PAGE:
You will hear varying suggestions about how much space to leave between you and the vehicle in front of you. Some say 2-3 seconds. Others say 4-6 seconds. Ultimately, the distance will vary based on your skill, motorcycle, traffic conditions, road condition, and weather. Leave enough space to give you the reaction time necessary for unexpected changes. The faster you ride, the more response time you need.

Ride Responsibly With Large Trucks

Large semi-trucks block your ability to see and create a lot of wind turbulence. It’s best to give them plenty of space while riding a motorcycle on the highway. Be aware that you are incredibly hard to see for the truck driver. Stay out of their blind spot and avoid riding next to them for extended periods. Do not cut in front of trucks at the last minute or slam on your brakes in front of them.

Avoid the Pack

This tip is often left out of guides on how to ride a motorcycle for beginners. However, it’s a tip that can help beginner riders better understand highway traffic patterns. Vehicles on the highway tend to bunch up into packs. This creates tightly packed congestion with pockets of empty road in between. Do your best to not get caught up in these packs. Safely maneuver to be out in front or let the pack pass and get behind it. Stay between traffic packs to reduce risk and maintain a better highway viewpoint.

Riding With Other Motorcycles

Riding with other motorcycles on the highway increases your safety by increasing visibility. However, only ride with others who are riding safely. Stagger your motorcycles so that everyone has an out. Do not lane share by riding next to another motorcycle in the same lane. This increases danger by reducing maneuverability. When riding with other motorcycles, balance giving each other space without creating too much space. If you leave too much space, you risk a passenger vehicle merging into the middle of your group.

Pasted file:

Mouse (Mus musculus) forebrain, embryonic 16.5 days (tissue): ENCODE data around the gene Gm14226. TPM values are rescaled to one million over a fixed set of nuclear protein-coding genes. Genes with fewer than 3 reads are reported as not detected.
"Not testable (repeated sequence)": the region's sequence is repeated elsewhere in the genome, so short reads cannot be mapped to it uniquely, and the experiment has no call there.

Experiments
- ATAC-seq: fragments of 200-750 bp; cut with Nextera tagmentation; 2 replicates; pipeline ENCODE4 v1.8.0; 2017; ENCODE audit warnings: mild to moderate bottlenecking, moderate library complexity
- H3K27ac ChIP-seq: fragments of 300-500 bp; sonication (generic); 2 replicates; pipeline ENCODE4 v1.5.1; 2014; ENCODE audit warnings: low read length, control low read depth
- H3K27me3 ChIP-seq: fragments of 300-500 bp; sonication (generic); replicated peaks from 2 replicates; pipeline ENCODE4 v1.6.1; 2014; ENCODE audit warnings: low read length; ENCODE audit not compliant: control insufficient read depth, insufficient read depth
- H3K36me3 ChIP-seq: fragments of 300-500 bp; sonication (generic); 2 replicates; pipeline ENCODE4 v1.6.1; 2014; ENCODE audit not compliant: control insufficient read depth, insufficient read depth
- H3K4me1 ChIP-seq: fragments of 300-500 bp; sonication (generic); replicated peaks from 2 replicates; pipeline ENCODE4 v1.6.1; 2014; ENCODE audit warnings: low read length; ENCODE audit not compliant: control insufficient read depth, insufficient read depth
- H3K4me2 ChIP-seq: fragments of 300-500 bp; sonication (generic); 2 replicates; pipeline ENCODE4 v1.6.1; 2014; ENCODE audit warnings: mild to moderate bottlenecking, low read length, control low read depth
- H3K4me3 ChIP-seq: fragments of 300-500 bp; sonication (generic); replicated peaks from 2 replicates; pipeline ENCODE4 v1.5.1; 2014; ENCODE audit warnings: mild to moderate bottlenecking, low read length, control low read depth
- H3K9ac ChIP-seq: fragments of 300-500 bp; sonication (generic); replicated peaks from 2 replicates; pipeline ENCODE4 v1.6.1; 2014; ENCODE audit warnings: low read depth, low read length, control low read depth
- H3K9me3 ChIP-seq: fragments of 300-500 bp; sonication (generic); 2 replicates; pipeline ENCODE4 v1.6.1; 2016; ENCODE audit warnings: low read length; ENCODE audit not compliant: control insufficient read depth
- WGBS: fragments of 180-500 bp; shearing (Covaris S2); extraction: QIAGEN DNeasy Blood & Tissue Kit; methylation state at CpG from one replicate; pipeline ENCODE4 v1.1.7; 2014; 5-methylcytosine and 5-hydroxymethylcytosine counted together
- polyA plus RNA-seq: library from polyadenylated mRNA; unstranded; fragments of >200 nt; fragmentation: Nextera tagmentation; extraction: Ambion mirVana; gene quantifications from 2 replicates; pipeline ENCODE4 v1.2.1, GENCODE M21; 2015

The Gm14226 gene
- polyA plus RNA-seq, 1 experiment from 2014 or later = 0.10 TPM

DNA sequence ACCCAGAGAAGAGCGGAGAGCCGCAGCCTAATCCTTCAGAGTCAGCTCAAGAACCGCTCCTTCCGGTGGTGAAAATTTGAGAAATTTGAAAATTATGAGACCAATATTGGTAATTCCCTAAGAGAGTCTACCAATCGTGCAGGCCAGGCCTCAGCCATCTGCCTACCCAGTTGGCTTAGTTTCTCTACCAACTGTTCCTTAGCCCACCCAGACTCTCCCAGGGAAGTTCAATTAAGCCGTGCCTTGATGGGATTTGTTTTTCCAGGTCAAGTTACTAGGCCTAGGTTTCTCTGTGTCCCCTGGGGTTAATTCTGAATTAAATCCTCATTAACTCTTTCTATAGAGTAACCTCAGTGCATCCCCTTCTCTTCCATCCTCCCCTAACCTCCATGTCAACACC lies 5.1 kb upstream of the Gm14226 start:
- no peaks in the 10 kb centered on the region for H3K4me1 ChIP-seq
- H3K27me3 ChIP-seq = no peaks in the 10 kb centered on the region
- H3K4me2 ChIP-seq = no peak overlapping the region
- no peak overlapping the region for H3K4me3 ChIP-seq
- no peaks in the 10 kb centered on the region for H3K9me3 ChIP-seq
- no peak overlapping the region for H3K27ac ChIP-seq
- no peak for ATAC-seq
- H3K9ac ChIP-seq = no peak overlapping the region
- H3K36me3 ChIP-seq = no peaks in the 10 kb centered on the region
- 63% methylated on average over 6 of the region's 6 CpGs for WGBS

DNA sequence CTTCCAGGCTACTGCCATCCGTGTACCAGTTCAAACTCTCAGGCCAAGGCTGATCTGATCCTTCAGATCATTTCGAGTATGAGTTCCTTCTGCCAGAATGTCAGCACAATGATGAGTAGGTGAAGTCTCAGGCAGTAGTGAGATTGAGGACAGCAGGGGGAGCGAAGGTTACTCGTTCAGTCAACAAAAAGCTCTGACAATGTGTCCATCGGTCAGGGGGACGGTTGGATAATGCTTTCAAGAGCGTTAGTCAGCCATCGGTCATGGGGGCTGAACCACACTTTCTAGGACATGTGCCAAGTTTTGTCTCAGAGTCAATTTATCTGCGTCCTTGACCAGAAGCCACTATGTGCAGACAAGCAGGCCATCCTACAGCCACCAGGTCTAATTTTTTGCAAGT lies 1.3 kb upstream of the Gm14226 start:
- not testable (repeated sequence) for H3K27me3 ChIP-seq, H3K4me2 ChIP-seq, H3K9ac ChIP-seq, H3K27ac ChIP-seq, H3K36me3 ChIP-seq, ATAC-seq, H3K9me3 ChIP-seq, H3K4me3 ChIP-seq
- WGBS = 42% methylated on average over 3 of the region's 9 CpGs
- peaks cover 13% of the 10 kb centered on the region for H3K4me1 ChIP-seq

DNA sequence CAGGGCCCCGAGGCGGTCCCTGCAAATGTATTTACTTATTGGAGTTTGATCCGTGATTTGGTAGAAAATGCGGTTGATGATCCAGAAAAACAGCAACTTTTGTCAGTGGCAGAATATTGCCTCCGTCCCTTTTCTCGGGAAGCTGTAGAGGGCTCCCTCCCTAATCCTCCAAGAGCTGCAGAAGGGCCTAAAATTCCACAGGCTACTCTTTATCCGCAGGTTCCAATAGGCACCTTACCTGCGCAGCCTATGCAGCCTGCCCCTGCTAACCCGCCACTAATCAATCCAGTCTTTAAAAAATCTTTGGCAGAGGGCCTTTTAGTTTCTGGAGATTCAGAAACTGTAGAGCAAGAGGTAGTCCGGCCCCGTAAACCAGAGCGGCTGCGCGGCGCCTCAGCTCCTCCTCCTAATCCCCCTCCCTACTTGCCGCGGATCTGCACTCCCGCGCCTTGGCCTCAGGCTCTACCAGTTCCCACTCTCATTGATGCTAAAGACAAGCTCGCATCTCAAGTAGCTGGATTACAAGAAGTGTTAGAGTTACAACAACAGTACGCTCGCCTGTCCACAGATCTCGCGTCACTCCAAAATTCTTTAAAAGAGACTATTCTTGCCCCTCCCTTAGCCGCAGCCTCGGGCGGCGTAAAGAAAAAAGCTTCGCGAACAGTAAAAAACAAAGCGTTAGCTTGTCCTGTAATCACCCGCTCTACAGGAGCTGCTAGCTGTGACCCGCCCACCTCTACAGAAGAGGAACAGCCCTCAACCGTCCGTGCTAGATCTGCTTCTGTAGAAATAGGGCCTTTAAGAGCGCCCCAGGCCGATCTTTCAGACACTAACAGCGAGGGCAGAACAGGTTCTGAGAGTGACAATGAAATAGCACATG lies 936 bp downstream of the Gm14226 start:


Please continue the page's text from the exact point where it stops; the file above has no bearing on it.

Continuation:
Stay Focused

Avoid distractions that can take your attention away from the highway and traffic. Keep your music at a level so that you can still hear the traffic around you. Do not use your cell phone to answer calls or text while riding.

Wear comfortable clothing and gear. If you aren’t comfortable, you will be distracted and squirming. This can throw you off balance, which is dangerous at highway speeds.

Finally, be aware of becoming zoned out when riding long distances on the highway. You may hear this called highway hypnosis or white line fever. The long, straight stretches of road are monotonous. Your mind wanders, you lose concentration, and you could feel tired. Taking breaks can help you feel fresh and prevent mental fatigue.

Have Insurance Coverage

As a first time motorcycle rider, you should already have motorcycle insurance. Your insurance coverage protects you on the city streets and the highway. The higher speeds and larger vehicles on the highway result in greater injuries and damage in an accident. Talking with a knowledgeable insurance professional will help you have the correct amount of coverage.

Request a quote for motorcycle insurance and feel confident knowing how to ride a motorcycle safely on the highway.

This site and articles contained herein are provided for general informational purposes only and are not a substitute or intended as professional advice. Please be sure to refer to your owner’s manual or consult a mechanic for information specific to your motorcycle. The information contained on this site and articles contained herein are provided on an “as is” basis with no guarantees of completeness, accuracy, usefulness or timeliness and without any warranties of any kind whatsoever, express or implied. Rider Insurance Company and its affiliates (together, “Rider”) assume no responsibility for any errors or omissions in the content of this site and articles contained herein. Any action taken upon this information is strictly at your own risk and Rider will not be liable for any losses or damages in connection with your use of this site and articles. Additional terms and conditions apply and are available at